Also you still need access to a context where the DOM APIs work.

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Essentially it can be used for anything where you want more control over how UI fragments are created, modified, and removed. Including targeting non-dom backends.

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I’m not suggesting to write tests in terms of string-renderer, just to show that there is some prior work of consuming the VDom type directly for a purpose other than running an application against the DOM. Components in Halogen are “just” a record of some initial state paired with a transition function, so it can be unfolded arbitrarily deep at the very least based on the initial state. I think the HostConfig record should only be necessary if you want to observe some property of the actual diffing process. Otherwise, it should possible to write a test interpreter for HalogenM, and way to query the VDom itself in a “pure” manner depending upon what is actually feasible to test like this. Obviously if you have a lot of raw Effect and Aff code, or raw DOM code, you might have a hard time with this. But that’s likely better suited for integration testing anyway.

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I mean, to unfold the components you would need to run the VDom machine which would run all the DOM API methods. That’s my understanding anyways. Am I missing something fundamental? If I knew this was possible, I would probably not have written halogen-vdom-independent.

There are two things at play:

  • The VDom a w type, which is what you produce in some render function. This is just a tree data structure which can be traversed and analyzed. In Halogen specifically, the w type will that of components (or thunks). This type is independent of any backend.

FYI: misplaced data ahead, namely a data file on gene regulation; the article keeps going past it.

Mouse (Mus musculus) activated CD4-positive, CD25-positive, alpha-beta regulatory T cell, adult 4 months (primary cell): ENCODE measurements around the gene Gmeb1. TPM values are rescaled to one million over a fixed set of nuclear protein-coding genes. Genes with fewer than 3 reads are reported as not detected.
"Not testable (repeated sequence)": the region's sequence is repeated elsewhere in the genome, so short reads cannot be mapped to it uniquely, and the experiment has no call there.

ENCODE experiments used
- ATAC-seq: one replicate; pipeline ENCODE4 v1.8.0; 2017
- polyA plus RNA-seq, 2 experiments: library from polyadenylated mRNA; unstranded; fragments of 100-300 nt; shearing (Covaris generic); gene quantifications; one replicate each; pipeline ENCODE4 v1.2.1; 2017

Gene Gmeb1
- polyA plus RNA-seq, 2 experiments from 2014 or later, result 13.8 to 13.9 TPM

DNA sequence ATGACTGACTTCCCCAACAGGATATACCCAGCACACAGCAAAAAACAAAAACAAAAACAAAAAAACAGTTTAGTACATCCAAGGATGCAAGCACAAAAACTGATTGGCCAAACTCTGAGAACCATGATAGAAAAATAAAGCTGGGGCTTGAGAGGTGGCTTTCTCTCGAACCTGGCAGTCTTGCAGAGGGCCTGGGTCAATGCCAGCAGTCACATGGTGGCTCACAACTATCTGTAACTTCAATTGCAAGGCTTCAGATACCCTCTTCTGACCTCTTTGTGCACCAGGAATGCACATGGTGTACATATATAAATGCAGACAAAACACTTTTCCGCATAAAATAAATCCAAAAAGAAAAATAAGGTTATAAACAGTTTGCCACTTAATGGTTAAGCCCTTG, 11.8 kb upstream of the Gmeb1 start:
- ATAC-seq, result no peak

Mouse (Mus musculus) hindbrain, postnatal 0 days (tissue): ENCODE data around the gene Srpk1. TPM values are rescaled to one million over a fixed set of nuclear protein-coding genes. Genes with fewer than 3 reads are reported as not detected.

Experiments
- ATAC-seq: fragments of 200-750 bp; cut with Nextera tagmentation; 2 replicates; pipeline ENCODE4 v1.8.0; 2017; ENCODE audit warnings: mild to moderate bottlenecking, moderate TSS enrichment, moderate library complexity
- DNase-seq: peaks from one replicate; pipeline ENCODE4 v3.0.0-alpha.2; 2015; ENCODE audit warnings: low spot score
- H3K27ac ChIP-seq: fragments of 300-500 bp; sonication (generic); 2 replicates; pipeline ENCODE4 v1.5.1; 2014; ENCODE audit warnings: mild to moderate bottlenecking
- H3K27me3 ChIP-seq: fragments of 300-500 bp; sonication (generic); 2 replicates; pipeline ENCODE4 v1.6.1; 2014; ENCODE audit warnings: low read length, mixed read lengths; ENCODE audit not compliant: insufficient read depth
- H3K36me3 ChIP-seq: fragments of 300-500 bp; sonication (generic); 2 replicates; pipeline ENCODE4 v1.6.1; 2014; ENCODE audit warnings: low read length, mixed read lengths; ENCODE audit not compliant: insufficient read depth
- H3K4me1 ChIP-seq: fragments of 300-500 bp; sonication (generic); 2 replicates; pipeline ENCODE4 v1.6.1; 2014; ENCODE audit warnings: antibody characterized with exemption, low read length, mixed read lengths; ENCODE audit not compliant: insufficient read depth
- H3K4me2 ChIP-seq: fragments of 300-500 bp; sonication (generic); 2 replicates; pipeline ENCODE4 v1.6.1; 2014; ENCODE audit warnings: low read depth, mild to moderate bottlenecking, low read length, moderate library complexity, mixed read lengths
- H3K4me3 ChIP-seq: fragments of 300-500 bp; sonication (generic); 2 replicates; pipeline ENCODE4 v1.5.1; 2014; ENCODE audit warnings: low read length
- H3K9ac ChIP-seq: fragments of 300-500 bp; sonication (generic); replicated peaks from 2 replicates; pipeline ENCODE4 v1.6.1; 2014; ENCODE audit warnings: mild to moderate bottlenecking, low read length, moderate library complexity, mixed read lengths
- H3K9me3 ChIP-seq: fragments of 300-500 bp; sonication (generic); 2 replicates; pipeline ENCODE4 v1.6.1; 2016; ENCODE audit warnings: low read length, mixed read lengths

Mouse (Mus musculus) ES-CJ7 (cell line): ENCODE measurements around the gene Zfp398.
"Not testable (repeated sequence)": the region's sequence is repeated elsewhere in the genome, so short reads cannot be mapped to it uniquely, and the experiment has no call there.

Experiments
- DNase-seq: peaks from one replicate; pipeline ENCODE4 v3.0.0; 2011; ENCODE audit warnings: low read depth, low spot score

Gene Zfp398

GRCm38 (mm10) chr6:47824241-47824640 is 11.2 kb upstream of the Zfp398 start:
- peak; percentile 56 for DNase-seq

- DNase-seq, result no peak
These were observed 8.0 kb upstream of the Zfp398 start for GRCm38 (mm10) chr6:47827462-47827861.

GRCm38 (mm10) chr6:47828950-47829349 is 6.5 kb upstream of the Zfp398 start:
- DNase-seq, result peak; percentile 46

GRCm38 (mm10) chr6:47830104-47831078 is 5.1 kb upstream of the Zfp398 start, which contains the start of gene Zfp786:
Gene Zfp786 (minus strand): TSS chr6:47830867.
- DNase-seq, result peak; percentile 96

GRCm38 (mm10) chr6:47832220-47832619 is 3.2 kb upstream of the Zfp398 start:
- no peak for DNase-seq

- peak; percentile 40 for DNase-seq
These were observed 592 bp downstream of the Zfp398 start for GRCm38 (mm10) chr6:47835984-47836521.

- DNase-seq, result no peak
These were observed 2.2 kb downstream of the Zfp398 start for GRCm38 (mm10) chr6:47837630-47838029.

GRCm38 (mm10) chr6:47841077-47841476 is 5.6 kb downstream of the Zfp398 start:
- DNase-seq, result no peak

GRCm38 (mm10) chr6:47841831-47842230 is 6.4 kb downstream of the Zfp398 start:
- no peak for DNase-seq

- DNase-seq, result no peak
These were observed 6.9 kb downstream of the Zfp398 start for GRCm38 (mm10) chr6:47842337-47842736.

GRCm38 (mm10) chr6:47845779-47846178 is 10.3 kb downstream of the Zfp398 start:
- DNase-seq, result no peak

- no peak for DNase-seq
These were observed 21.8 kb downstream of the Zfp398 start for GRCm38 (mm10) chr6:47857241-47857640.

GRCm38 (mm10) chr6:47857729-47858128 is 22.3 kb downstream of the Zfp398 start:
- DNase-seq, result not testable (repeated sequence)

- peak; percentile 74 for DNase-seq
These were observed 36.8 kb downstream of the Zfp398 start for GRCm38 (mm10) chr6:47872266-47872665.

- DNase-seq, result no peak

• The VDomMachine a w type, which is the stateful process that accepts a VDom a w, and produces a built Node. VDomMachine specifically is typed to the DOM API (it’s in the Halogen.VDom.DOM namespace), and it knows how to construct and patch a concrete DOM tree.

You can walk VDom a w on it’s own without pulling in Halogen.VDom.DOM.VDomMachine. For Halogen specifically, you can case on the Widget constructor, pull out the ComponentSlot, and continue to expand the tree however you need to. For example, you could produce a new, fully expanded VDom tree of initial renders, without any components in the tree, and query it (if one were to write some library to do that).

I spent an hour and wrote up my findings. jsdom+node does work with Halogen, based on my initial test.

Here’s a gist documenting my test. I do recommend the docker approach, because the node/js ecosystem is a house of cards; I wasted plenty of time on that; freezing it into a docker image manages some of that chaos.

Next step is to add some simple hook to Halogen, such as:

  1. Tell me when you’ve completed a render.
    a. Presently, I’m using a MutationObserver which gives me a rough guide.
  2. Trigger this command FooBar 123 at component slot X/Y/Z in a hierarchical manner.
    a. Alternatively, I could look at how hard it is to use jsdom to dispatch events to certain DOM elements, which may be a more “integrationy” test.

Yup that’s what I meant by the static widget. You can’t run the actual dom diffing functionality without running the dom api.